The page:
Why bother to edit image metadata? Short answer: To make your photos easy findable, and, if you are a professional photographer, to assert your ownership rights over your work.
We all have thousands of photos. Gigabytes worth of digital images in our computers, smartphones, cloud accounts and external drives. It’s a flood of our own making, and we are drowning.
Do You Know Where Your Photos Are?
They are hard to keep track of. Let’s say you’re making a slideshow of your 2015 fall vacation photos. Even if everyone in the family had saved photos to the same computer, it’d be a chore to locate and sort them. It gets harder if you want to make an album of your best 1990s pictures. Your first hurdle would be to gather and scan them.
But then, the bigger question:
Do You Know What’s in Them?
Memories fade faster than photos. If you’re looking at 25 year old photos, chances are you won’t remember all the names, dates, places and other important details. And once you lose the backstory, the photos aren’t that special any more.
So what can you do about it?
Discover the Power of Image Metadata
In the old days, people preserved memories by scribbling notes behind (or worse: directly on) the photos. But for digital photos, there’s a much better, non-destructive way to do this. Using image metadata.
A digital image is basically a matrix of pixels, and each pixel is made up of bytes of data defining the pixel’s color. So a ten megapixel (10MP) photo contains 10 million pixels worth of data.
In addition to pixel data, every digital photo can hold huge amounts of invisible, embedded data describing the photo. This ‘data about data’ is metadata. And it’s invaluable in searching for and organizing photos.
Types of Image Metadata
There are two broad types:
- EXIF (Exchangeable Image File), which digital cameras automatically embed into photos. This is mostly technical information e.g. camera make and model, pixel dimensions, date, aperture, focal length, shutter settings etc. EXIF data should generally not be modified.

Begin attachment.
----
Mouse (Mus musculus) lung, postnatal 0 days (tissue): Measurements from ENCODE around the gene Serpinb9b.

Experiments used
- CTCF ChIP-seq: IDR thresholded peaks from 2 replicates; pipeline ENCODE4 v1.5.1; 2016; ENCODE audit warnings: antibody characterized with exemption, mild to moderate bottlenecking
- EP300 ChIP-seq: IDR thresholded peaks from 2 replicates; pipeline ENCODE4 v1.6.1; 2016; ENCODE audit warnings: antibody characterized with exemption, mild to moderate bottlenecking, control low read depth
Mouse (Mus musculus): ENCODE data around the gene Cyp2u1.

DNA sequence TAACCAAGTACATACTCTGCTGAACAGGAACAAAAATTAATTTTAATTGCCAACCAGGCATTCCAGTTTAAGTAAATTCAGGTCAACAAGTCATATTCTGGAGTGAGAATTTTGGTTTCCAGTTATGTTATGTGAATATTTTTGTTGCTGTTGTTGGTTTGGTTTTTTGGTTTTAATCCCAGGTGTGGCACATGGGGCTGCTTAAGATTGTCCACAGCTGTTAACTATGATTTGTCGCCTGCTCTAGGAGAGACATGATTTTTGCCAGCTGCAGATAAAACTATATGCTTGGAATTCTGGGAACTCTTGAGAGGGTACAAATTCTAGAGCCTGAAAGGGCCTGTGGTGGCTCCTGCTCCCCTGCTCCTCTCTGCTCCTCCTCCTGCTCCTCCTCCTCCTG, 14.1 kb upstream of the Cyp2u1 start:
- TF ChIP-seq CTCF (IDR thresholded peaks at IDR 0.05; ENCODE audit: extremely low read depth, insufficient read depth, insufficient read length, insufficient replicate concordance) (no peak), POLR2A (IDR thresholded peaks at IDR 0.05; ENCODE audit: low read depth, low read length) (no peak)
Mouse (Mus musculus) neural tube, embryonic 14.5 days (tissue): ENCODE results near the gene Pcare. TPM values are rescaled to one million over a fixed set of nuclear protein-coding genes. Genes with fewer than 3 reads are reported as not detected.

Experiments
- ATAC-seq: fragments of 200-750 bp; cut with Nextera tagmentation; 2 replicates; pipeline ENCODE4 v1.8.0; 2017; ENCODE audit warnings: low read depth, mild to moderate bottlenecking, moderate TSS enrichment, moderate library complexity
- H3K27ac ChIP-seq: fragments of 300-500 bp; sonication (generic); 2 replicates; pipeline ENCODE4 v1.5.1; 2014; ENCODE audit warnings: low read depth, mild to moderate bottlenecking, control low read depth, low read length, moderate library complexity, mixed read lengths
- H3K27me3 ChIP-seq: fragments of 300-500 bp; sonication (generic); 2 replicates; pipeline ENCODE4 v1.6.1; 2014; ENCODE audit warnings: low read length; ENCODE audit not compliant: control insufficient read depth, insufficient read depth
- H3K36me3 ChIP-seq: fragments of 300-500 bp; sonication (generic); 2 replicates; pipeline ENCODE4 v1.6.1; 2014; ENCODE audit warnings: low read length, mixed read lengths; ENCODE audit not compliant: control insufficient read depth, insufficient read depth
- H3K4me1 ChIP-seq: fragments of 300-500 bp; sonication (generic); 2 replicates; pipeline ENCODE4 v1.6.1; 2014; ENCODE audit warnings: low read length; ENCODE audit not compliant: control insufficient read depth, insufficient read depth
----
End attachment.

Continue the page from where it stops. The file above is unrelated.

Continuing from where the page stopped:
- IPTC (International Press Telecommunications Council) metadata tags store descriptive and administrative information such as location, description (or caption), headline (or title), keywords, photographer’s contact and copyright details etc. IPTC data is supplied by the photographer, and added manually.
An expanded version of IPTC metadata standards is XMP (Extensible Metadata Platform), created by Adobe.
Hundreds of IPTC metadata tags are available, but most of us will only need Date and Time Created, Location, Description and Keywords. In addition to these, professional photographers should also fill administrative tags, e.g. personal profile, licensing and copyright information.
How does Image Metadata Help?
Photo programs such as Photos for Mac, Picasa and Flickr use metadata to organize, sort and provide search results. Google Image Search, Bing Image Feed and other search engines also identify and display relevant search results based on photo metadata.
Adding locations, descriptions and keywords greatly simplifies searching for photos. With photo metadata-enriched images, tasks such as finding all your 2015 photos or your best 1990s photos can be completed in seconds instead of hours. Renaming photos from the camera-generated ‘IMGXXX’ to, e.g., ‘Spain vacation’ can make your photo library ‘human friendly’.
Once you’ve got metadata in your photos, you’ll find many uses for it. Can’t recall the location of that fabulous seafood restaurant in Maine, but have a photo of the lobster bisque you ate? Search for ‘Maine’, and once the photo pops up, check its metadata. Can’t remember your daughter’s graduation date? Find the photo and look up its metadata.
EXIF metadata is a great way to learn about photography. Examining it – for photos taken by you or photographers you admire – offers clues about photography techniques, what separates good shots from mediocre.
How to Edit Image Metadata?
You can do basic metadata editing on a Mac or PC without using any special app. This article explains how to do it on a Mac. Many popular photo programs also allow limited photo metadata editing. Other options include:
- For Mac users: SnipTag app lets you edit image metadata using the Mac’s keyboard or voice dictation. Its big advantage is the option to add invisible image metadata and visible captions at the same time.
- For Windows and Unix users: Exiftool is powerful and feature-rich program, but requires some tech-savvy.
More technically inclined users can find a few more options in this article.